Plain language
Potential net annual cost savings of £250,000 or more should be music to corporate ears. Those ears however seem resistant to the siren song of plain language for regulatory compliance communications.

Evidence shows that small investments in clearer messages save significant time (and therefore money), and improve reader understanding and compliance. For example, in the US Federal Express revised its ground operations manuals, which staff had to search for an average of 5 minutes to find information, with only 53% then finding the right answer. Average search times with the new manuals fell to 3.6 minutes, with an 80% success rate and conservatively estimated annual savings of $400,000. [1]

Overlooking the value of clarity could not only result in missed efficiency savings but also become expensive in its own right. Legislators, regulators and courts are all now looking at how businesses embed culture and compliance. Producing a written policy with a flourish is no longer the rabbit-from-a-hat it once was. The point is less about whether you have sent a message, but whether that message has been received, understood and applied.

This is an inevitable result of the ongoing modernisation of law to make corporates criminally and/or financially liable for ineffective compliance processes. The aim of having good processes is of course to avoid expensive and reputation-damaging enforcement completely, but even where something has gone awry, they can substantially reduce penalties. Enforcement of the ‘failure to prevent’ offence under the UK Bribery Act 2010 shows that in mitigation weight is given not only to whether training and communication have happened, but also whether employees have understood and can apply it in practice.[2] Similarly, sentencing guidelines for offences under health and safety and environmental legislation take into account reasonable procedures.[3]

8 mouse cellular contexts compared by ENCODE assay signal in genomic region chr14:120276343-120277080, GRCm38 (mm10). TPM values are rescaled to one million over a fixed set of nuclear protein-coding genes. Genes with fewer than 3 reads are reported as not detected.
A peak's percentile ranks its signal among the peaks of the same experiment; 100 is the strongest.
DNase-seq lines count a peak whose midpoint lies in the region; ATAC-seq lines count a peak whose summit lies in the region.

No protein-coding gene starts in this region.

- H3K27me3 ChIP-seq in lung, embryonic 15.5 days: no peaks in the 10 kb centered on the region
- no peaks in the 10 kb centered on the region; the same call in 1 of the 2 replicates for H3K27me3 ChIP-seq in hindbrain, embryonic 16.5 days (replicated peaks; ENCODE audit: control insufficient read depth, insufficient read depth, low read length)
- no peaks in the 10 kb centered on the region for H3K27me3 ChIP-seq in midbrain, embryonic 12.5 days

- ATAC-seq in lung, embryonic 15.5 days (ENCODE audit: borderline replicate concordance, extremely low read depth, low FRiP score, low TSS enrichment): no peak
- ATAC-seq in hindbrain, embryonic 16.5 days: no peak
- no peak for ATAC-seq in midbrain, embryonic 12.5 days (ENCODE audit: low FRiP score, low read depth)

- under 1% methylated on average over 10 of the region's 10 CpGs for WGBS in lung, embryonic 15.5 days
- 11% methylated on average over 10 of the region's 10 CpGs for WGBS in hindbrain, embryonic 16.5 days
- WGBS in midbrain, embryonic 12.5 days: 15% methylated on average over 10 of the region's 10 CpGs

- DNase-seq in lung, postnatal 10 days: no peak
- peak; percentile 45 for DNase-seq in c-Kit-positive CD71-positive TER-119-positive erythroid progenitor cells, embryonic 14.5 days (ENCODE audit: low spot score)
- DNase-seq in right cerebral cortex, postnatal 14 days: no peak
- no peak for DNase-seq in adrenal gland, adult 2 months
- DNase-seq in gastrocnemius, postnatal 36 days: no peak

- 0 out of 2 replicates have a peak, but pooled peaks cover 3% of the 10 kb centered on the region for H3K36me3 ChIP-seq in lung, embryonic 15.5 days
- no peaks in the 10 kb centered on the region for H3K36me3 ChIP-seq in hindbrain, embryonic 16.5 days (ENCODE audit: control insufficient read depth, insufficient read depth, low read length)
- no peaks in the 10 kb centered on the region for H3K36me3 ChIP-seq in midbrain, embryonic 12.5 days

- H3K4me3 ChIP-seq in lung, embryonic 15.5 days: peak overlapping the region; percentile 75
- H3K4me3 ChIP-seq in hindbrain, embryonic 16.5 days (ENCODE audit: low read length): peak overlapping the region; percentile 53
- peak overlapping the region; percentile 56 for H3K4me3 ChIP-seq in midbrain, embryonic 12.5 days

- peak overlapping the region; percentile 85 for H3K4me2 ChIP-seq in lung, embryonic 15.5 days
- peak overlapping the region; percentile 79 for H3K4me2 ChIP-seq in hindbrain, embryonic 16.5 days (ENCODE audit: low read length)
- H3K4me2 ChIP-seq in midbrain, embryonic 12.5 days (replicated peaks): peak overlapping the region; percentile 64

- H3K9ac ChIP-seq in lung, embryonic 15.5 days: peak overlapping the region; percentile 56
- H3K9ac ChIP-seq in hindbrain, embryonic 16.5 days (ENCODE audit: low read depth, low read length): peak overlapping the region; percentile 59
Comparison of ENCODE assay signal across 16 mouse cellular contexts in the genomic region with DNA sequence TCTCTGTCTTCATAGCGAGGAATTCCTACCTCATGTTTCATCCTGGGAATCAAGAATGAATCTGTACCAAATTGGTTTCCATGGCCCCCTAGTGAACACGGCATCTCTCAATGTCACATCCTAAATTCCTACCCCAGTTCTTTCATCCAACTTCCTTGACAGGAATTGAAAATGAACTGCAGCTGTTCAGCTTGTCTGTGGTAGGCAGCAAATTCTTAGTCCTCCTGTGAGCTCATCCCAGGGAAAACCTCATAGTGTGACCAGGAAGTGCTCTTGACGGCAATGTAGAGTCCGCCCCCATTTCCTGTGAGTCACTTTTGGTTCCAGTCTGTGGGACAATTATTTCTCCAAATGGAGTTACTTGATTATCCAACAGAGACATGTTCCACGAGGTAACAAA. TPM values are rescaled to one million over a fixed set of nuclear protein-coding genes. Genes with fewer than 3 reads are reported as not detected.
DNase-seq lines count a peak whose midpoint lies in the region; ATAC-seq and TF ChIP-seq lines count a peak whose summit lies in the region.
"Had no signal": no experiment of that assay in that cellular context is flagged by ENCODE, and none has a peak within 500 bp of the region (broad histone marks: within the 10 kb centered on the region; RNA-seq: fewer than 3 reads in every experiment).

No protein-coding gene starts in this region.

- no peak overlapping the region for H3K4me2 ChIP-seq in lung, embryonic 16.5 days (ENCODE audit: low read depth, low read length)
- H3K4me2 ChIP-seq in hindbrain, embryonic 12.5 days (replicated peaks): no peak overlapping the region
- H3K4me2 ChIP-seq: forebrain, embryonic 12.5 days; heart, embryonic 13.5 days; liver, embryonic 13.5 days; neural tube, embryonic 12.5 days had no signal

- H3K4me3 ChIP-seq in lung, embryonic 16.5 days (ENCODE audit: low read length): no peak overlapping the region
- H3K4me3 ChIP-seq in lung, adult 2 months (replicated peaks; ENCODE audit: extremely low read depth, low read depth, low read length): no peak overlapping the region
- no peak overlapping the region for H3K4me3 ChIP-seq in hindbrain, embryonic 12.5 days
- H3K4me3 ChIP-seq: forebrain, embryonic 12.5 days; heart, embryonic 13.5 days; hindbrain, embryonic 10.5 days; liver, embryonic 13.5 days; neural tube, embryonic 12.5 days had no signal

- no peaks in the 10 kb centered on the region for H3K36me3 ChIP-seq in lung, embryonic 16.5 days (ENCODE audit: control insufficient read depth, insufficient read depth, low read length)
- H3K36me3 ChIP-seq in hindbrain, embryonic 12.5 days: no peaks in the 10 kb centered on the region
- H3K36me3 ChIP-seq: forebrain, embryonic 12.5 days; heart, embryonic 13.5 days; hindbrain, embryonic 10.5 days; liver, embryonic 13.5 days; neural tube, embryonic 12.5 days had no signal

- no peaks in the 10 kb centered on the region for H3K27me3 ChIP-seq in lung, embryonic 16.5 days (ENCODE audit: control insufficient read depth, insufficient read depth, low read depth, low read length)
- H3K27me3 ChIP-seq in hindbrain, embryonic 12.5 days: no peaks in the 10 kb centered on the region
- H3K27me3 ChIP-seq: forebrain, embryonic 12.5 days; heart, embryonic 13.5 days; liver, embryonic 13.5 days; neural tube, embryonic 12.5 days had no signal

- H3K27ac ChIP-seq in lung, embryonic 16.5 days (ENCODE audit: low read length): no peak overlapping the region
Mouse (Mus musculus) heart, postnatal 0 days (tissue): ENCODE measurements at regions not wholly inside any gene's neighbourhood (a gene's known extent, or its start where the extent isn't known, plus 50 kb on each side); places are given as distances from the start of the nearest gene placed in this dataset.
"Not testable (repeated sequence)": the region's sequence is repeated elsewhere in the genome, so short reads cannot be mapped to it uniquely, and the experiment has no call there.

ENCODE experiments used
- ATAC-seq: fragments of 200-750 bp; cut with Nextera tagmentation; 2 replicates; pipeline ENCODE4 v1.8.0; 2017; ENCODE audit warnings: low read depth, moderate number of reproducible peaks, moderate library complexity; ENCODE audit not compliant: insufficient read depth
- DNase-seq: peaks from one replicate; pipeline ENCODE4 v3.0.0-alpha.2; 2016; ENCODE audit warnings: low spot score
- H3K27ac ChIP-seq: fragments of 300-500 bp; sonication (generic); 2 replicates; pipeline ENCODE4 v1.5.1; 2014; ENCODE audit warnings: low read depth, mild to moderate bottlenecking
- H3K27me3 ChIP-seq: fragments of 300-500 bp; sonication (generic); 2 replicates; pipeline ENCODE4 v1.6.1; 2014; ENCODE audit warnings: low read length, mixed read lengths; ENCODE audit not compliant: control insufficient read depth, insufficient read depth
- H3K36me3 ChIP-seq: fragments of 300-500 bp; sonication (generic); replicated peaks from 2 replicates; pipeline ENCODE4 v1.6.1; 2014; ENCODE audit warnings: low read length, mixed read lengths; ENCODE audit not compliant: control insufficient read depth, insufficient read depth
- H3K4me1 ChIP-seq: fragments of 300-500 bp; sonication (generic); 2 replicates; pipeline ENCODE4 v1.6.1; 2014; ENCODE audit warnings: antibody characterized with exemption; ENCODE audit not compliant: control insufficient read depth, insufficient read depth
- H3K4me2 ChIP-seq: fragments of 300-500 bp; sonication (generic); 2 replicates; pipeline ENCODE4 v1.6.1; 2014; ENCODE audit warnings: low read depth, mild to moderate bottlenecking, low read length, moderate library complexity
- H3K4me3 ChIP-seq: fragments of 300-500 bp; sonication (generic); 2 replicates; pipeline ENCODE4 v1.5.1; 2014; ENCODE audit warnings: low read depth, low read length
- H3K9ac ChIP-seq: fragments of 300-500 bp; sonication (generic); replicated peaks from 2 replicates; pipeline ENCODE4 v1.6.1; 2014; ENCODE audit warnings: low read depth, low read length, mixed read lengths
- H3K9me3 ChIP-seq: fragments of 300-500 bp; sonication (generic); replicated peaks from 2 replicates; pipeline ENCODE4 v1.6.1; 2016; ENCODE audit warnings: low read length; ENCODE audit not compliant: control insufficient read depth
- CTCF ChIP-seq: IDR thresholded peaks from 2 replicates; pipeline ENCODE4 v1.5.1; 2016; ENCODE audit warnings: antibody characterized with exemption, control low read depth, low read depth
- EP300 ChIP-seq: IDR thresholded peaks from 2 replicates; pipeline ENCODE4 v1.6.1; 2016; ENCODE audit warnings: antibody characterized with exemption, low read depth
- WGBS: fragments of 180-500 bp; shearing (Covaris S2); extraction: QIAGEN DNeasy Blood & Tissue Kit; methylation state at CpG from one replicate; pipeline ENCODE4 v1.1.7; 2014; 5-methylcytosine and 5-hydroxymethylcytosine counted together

Processes that are adequate in theory can often fail in practice because people do not understand what they need to do. This can happen when policies and manuals are difficult to read or where the right information is hard to find. As the estimated average reading age in the UK is 9, it is easy to see how compliance can fail despite volumes of policies and procedures – especially when you combine this with busy people trying to get things done in the shortest possible time without wading through masses of text.

Internal policies and procedures often use the same wording and even sentences as the legislation, which is written to meet the needs of lawyers and courts, not those of businesses and their staff.

For example, bribery policies may contain something like this - ‘It is not acceptable for you (or someone on your behalf) to give, promise to give, or offer, a payment, gift or hospitality with the expectation or hope that a business advantage will be received, or to reward a business advantage already given’. Using various testing methods such as the Gunning Fog Index and SMOG[4], this type of text comes out as ‘difficult to read’ and requiring university level skills.